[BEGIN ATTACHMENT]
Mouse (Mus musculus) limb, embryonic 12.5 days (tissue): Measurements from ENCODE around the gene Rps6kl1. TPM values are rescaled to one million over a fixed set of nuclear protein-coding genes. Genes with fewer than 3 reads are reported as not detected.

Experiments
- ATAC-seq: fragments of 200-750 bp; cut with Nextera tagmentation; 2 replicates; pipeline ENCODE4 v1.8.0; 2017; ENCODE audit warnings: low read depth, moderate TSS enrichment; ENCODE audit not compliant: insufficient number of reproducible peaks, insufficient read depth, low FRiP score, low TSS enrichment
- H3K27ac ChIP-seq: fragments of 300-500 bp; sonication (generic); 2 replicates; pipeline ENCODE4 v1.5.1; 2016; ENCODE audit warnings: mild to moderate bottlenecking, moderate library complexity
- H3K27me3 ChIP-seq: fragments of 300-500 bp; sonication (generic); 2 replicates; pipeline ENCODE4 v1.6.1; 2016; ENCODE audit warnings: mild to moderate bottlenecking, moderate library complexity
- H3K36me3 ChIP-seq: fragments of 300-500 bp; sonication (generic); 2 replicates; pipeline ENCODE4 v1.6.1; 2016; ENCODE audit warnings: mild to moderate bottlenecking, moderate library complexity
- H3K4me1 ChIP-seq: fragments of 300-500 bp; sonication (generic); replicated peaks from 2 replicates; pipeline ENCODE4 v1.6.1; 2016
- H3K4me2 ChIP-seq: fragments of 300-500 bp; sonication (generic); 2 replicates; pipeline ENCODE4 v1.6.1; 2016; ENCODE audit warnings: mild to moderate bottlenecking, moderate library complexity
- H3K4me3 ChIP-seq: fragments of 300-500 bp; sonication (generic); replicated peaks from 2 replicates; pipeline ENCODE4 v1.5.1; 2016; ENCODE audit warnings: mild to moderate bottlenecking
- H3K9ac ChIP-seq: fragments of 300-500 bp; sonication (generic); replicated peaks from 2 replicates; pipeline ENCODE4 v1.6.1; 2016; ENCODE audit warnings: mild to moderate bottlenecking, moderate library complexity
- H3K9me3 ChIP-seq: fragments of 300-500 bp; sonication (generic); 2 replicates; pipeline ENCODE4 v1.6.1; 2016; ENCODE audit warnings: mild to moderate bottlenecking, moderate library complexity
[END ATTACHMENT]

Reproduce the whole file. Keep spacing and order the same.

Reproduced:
Mouse (Mus musculus) limb, embryonic 12.5 days (tissue): Measurements from ENCODE around the gene Rps6kl1. TPM values are rescaled to one million over a fixed set of nuclear protein-coding genes. Genes with fewer than 3 reads are reported as not detected.

Experiments
- ATAC-seq: fragments of 200-750 bp; cut with Nextera tagmentation; 2 replicates; pipeline ENCODE4 v1.8.0; 2017; ENCODE audit warnings: low read depth, moderate TSS enrichment; ENCODE audit not compliant: insufficient number of reproducible peaks, insufficient read depth, low FRiP score, low TSS enrichment
- H3K27ac ChIP-seq: fragments of 300-500 bp; sonication (generic); 2 replicates; pipeline ENCODE4 v1.5.1; 2016; ENCODE audit warnings: mild to moderate bottlenecking, moderate library complexity
- H3K27me3 ChIP-seq: fragments of 300-500 bp; sonication (generic); 2 replicates; pipeline ENCODE4 v1.6.1; 2016; ENCODE audit warnings: mild to moderate bottlenecking, moderate library complexity
- H3K36me3 ChIP-seq: fragments of 300-500 bp; sonication (generic); 2 replicates; pipeline ENCODE4 v1.6.1; 2016; ENCODE audit warnings: mild to moderate bottlenecking, moderate library complexity
- H3K4me1 ChIP-seq: fragments of 300-500 bp; sonication (generic); replicated peaks from 2 replicates; pipeline ENCODE4 v1.6.1; 2016
- H3K4me2 ChIP-seq: fragments of 300-500 bp; sonication (generic); 2 replicates; pipeline ENCODE4 v1.6.1; 2016; ENCODE audit warnings: mild to moderate bottlenecking, moderate library complexity
- H3K4me3 ChIP-seq: fragments of 300-500 bp; sonication (generic); replicated peaks from 2 replicates; pipeline ENCODE4 v1.5.1; 2016; ENCODE audit warnings: mild to moderate bottlenecking
- H3K9ac ChIP-seq: fragments of 300-500 bp; sonication (generic); replicated peaks from 2 replicates; pipeline ENCODE4 v1.6.1; 2016; ENCODE audit warnings: mild to moderate bottlenecking, moderate library complexity
- H3K9me3 ChIP-seq: fragments of 300-500 bp; sonication (generic); 2 replicates; pipeline ENCODE4 v1.6.1; 2016; ENCODE audit warnings: mild to moderate bottlenecking, moderate library complexity